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How to Pump More Breast Milk (Try These Easy Methods and Tips!)

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Are you disappointed with the amount of milk you’re getting after a pumping session?

Do you wish you could pump MORE breast milk? Is that even possible?

The answer is yes, you can absolutely pump more breast milk, and it’s probably a lot easier than you may think.

Whether you’ve been struggling with a low milk supply or you’re simply not happy with the amount of breast milk you’re getting from pumping specifically, stick around.

We’re going to dive into a few possible reasons plus share some tips to help you pump more milk!

Why is your milk production decreasing?

Before we talk about some popular pumping tips and tricks, it’s necessary to know the cause of a low supply. Once you know the root cause, the solution will become quite clear.

There’s one element you need to remember. As your baby grows, your milk supply will change to suit their nutritional needs. So, some decrease can be normal, depending on the age of your little one.

However, there can also be other contributing factors that can decrease your milk supply:

1. Medications

Certain medications may reduce your production.

If you notice that your supply has suddenly dropped while taking antihistamines, birth control that contains estrogen, or a decongestant, you may want to consider this as a possibility.

2. Endocrine or hormonal issues

Did you know that approximately 80% of women face a hormonal imbalance at some point in their lives?

Your milk production depends highly on hormones. Fluctuations can also be a possible cause for lack of milk.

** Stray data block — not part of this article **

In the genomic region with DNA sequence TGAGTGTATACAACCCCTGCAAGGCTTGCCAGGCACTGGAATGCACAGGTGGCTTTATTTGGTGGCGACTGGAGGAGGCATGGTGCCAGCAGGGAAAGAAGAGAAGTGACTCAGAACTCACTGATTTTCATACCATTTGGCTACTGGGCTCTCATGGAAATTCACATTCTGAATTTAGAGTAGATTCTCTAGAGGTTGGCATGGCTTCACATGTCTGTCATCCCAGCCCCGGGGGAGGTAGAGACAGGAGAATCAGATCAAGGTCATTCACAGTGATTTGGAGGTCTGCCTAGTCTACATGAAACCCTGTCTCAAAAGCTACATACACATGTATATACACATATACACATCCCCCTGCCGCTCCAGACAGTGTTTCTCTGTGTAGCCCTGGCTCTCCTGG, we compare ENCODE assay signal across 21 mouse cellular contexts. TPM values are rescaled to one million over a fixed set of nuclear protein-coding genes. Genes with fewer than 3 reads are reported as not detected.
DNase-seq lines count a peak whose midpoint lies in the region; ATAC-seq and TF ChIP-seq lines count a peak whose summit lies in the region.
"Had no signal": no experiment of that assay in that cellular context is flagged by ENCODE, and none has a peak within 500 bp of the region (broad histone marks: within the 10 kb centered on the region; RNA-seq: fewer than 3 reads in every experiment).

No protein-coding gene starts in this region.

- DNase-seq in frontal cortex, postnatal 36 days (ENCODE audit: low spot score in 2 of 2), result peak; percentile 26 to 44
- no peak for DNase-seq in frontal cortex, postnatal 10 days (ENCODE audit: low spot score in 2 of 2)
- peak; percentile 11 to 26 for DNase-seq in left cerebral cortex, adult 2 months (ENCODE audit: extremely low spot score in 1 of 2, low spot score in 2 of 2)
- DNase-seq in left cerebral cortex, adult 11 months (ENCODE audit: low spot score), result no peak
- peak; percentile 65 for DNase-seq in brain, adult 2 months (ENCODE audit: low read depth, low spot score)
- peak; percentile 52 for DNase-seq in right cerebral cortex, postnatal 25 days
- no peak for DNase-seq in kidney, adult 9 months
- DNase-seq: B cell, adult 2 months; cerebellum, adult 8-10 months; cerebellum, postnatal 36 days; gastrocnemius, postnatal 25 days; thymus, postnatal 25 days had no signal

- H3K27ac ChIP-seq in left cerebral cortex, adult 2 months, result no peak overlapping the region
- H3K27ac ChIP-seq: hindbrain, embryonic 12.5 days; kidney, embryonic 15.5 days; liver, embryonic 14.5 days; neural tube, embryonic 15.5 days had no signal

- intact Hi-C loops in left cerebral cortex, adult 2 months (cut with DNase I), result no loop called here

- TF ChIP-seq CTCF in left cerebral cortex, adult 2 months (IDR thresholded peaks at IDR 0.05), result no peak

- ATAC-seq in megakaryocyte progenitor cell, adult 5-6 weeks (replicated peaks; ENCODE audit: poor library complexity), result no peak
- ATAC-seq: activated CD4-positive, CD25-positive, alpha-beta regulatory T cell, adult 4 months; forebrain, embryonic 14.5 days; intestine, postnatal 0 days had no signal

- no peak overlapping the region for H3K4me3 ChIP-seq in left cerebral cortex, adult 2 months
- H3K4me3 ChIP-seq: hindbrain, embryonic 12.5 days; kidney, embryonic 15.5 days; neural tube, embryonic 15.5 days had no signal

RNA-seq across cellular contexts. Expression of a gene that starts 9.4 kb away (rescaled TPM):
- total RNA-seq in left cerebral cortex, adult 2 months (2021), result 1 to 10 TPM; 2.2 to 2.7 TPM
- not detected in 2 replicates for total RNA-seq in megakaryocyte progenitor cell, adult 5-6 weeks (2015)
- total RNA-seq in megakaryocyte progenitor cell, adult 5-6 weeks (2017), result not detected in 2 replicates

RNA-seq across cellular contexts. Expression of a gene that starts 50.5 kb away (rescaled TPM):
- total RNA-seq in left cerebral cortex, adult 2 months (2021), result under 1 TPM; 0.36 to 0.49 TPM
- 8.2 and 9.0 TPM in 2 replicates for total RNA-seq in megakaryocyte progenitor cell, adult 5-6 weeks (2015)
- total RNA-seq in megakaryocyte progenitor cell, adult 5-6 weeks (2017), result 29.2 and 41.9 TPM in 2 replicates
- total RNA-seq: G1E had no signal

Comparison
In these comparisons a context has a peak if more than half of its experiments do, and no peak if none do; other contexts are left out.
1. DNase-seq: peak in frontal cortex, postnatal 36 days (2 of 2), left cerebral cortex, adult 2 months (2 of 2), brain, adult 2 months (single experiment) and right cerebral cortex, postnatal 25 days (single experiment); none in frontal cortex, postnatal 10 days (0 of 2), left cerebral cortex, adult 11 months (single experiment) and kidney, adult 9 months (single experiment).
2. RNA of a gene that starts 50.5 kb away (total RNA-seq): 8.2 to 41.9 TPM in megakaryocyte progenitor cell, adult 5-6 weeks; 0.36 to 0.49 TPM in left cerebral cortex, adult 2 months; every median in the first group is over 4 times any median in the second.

3. Stress and anxiety

After the birth of your new baby, it’s common to find yourself a little more stressed, anxious, and sleep-deprived than normal.

This can also affect your milk supply. Try to relax as much as you possibly can (those dishes and laundry can wait!) and never hesitate to ask your spouse or partner for extra help.

4. Irregular or infrequent feeding times

Your body produces milk as your baby needs it.

If you breastfeed your baby or pump more often, your supply will naturally increase.

But, if you are feeding your baby more infrequently or on an irregular feeding schedule, your supply will slow down accordingly.

One example of this could be that you have been supplementing with formula. Your body may think your baby needs less milk.

5. Other causes

Lastly, there are plenty of other causes that can cause a decrease in the supply such as:

  • Thyroid problems or other underlying medical issues
  • Food items, such as certain spices and herbs
  • Reduced protein intake
  • Alcohol, because it may affect hormones

There are many different factors that can lead to a lower milk supply. Finding the reason can help you get back on track with building up your production.

What is the normal amount of milk, anyway?

After birth, your baby has a small stomach and will not consume a large volume of milk.

It will take a few days for your mature milk to come on. Until then, your baby will consume colostrum.

As your child grows and their needs require more, your body should be producing around 25-35 oz. per day. If you are getting less than that, you may need to try boosting your supply.

How to pump more breast milk?

Now, let’s get right to the methods on some ways to pump more breast milk!